Another problem with not reading newspapers because of driving is the quantity and quality of news one gets is lower. Someone in a car most likely gets their news via radio as part of an “entertainment package,” and it is likely limited to a few minutes of headlines every so often. Print tends to have a much higher density of information than radio. And most people do not listen to NPR, which in the US does a better than average job of presenting news during the rush hour times.

    As for online vs print for newspapers; reading online is difficult on transit, and requires a device such as the iPhone. And, unless you can preload the device before your trip, it will not work in most underground systems in this country. So, maybe that’s why the Europeans are sticking with print newspapers for now.

  3. Wendy Waters says:

    Great points. When I took the sky train (vancouver’s “metro”) to work, I often read the give aways in part because they were small enough to manage while standing. The Globe and Mail is not. My ride was only 8 minutes, plus the platform standing time. About the right time to read one of these — one of the papers had a couple good political columnists, so it was not all news wire drivel.

    In Europe, a lot of the papers are tabloid style, if I remember right, making them easier to read in close quarters on transit.

    Also, for what it’s worth I notice a lot of people at work reading the big daily newspaper at their desks at lunch time, or in the lunch room. That’s likely the only time of the day they have time to do so. This isn’t great for subscriptions because a dozen people will read the same newspaper, breaking it into sections.

  4. Dan Schauer says:

    Interesting idea, on a new victim to assign to the long auto commute. I also agree that the market could come back if ridership increases. As a Portland urban planning student who used to work in newspaper design here, I can tell you that many trend-setting design consultants have been pushing U.S. publishers for years to adopt the tabloid formats that are read by commuters in Britain. Instead, of course, U.S. papers trimmed their broadsheet pages’ widths to the minimum and came up with some ugly column widths.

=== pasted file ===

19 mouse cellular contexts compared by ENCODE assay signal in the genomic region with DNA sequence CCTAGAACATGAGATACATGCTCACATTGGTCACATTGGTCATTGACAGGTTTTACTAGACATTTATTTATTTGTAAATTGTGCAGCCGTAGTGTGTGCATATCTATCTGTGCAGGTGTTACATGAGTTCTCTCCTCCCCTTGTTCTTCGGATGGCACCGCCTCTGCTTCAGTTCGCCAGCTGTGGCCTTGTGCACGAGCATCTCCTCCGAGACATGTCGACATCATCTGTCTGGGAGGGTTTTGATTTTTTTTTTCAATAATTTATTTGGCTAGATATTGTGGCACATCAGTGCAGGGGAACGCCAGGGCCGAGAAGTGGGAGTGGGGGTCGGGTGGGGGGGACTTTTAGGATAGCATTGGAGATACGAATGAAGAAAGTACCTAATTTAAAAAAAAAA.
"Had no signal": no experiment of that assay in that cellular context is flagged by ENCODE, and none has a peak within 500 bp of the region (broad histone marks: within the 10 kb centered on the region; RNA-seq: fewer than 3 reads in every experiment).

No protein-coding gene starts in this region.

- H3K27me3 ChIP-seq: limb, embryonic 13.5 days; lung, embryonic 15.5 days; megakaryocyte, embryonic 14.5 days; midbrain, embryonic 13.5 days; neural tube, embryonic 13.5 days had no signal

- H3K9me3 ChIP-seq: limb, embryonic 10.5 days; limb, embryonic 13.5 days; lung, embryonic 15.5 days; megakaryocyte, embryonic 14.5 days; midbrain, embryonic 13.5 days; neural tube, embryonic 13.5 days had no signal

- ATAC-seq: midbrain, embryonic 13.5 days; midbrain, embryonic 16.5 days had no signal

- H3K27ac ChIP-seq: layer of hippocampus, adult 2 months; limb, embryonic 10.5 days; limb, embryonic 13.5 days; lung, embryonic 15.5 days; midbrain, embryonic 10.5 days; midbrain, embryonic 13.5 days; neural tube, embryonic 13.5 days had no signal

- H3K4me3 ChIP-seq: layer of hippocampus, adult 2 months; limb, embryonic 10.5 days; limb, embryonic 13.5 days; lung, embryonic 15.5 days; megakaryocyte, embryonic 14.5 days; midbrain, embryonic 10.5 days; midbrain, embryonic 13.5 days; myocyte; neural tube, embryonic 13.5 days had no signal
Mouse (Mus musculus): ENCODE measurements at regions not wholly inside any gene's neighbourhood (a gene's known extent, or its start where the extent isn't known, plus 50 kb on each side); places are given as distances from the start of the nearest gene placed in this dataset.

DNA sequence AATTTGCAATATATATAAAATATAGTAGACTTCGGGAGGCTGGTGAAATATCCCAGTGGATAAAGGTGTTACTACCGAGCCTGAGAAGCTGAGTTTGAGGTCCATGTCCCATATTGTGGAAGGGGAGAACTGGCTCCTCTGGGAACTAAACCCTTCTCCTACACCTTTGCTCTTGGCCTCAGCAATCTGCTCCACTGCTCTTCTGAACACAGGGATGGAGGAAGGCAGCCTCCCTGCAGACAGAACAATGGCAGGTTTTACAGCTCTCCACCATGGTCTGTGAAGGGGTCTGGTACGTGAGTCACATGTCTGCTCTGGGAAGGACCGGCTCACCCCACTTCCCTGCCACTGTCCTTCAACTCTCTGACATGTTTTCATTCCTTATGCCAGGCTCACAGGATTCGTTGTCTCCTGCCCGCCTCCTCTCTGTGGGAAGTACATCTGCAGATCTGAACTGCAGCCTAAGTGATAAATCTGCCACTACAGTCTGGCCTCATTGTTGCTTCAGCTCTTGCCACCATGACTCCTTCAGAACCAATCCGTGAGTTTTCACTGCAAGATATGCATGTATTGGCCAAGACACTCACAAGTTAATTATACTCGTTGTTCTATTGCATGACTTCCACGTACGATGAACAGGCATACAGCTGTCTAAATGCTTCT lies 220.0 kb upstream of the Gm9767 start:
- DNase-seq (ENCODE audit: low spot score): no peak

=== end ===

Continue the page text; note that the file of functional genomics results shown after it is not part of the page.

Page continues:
The single biggest blow to the bottom line of newspapers has been the loss of classified advertising revenue, sold by the line. Craigslist took it, it’s never coming back, and news executives are still grappling with how to recover. They are not the only industry figuring out how to monetize digital content (Facebook hasn’t turned a profit yet.) You are right in analyzing the news industry’s reliance on auto advertising, in classified lineage and in display ads, and the Siemens/Bombardier comment is telling. Plus, the dearth of intelligent local news and analysis. News publishers abandon this at their peril. But they are also drowning and have to cut to survive.

    A bleak time, that hopefully will pass. Someday I hope weekly or semi-weekly news tabloids, free or no, are popular with crowds of transit users, and those tabloids are “zoned” to local neighborhoods and districts. How cool would that be? As an advertiser, I’d want my product there in front of those eyeballs.

  5. The car companies are getting desperate, and the Main Stream Media (here in NYC) are in collusion with them, running fear-mongering ‘Special Reports’ on the dangers of not spending six hours a day in an otherwise empty SUV: witness CBS2′s ludicrous “Bicycle Bedlam” series last summer warning New Yorkers how dangerous bike lanes are. I think the media’s scared of plummeting revenue from car companies, and car companies are scared that Americans are slowly discovering that life is much more pleasant without a car. Any thoughts? There’s also a great blog covering this, called STREETSBLOG NYC.
    Jack E.